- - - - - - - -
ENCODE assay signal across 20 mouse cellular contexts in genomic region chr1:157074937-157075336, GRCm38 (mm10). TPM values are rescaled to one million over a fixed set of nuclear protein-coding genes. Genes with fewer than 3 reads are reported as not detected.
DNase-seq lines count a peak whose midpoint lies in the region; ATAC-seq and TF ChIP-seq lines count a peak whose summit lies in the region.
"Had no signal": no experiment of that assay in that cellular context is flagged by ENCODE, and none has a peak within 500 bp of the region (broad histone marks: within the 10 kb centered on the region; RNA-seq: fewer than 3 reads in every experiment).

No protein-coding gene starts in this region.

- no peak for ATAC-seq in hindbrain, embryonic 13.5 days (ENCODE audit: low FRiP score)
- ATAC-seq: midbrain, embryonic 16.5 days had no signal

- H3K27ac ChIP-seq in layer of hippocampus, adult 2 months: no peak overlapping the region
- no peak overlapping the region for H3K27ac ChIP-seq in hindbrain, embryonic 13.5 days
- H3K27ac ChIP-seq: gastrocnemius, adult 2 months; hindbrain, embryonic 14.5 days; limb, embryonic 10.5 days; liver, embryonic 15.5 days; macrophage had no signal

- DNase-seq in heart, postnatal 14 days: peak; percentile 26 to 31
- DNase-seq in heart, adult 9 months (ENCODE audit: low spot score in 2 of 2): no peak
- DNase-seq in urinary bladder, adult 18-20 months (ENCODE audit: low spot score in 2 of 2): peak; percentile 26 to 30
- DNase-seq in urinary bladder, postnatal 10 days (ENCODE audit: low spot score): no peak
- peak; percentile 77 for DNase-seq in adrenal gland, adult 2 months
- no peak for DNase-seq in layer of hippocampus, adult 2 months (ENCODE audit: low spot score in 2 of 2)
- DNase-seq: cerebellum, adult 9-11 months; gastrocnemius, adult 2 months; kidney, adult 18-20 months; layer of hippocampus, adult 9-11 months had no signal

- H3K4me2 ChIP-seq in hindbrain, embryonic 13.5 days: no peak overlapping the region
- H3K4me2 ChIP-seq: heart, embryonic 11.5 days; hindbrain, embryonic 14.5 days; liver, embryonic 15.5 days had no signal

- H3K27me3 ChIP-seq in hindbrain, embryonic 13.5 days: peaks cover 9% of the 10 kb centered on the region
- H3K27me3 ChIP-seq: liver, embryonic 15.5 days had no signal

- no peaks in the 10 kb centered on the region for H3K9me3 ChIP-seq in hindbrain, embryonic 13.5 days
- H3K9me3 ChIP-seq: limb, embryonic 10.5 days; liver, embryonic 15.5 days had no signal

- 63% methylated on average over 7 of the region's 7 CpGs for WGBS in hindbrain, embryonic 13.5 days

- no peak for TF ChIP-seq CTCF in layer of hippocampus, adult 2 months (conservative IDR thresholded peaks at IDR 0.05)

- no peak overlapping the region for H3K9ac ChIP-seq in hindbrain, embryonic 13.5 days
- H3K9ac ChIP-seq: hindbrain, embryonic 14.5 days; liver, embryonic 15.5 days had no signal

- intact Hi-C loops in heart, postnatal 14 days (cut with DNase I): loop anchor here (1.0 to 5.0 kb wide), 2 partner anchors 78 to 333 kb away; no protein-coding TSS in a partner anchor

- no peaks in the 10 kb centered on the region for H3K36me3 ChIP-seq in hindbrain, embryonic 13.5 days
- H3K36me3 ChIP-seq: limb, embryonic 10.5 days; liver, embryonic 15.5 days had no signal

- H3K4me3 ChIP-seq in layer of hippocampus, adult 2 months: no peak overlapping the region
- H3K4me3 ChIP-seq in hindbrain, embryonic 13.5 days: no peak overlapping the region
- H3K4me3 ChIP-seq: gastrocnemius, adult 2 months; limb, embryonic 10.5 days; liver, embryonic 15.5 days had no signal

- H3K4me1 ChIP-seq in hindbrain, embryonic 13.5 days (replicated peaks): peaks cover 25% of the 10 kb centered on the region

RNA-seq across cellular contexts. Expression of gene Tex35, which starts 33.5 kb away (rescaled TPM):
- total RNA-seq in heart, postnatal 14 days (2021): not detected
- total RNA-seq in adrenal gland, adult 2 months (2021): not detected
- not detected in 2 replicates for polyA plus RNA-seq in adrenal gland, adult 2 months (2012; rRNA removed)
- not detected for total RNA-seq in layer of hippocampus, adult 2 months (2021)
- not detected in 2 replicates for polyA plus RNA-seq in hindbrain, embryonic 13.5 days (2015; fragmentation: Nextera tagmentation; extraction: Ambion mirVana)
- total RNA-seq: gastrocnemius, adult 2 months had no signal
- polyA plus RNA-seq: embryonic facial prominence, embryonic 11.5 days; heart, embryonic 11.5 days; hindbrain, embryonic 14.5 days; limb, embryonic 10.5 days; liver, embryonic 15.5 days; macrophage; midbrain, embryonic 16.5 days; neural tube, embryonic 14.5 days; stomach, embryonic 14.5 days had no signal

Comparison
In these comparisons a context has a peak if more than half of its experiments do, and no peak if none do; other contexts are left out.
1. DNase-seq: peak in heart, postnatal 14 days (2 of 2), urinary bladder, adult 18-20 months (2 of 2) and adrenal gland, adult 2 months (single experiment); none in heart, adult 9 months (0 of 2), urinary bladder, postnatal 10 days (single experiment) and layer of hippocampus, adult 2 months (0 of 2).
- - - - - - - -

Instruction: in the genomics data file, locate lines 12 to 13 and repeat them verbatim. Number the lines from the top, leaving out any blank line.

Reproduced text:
- DNase-seq in urinary bladder, adult 18-20 months (ENCODE audit: low spot score in 2 of 2): peak; percentile 26 to 30
- DNase-seq in urinary bladder, postnatal 10 days (ENCODE audit: low spot score): no peak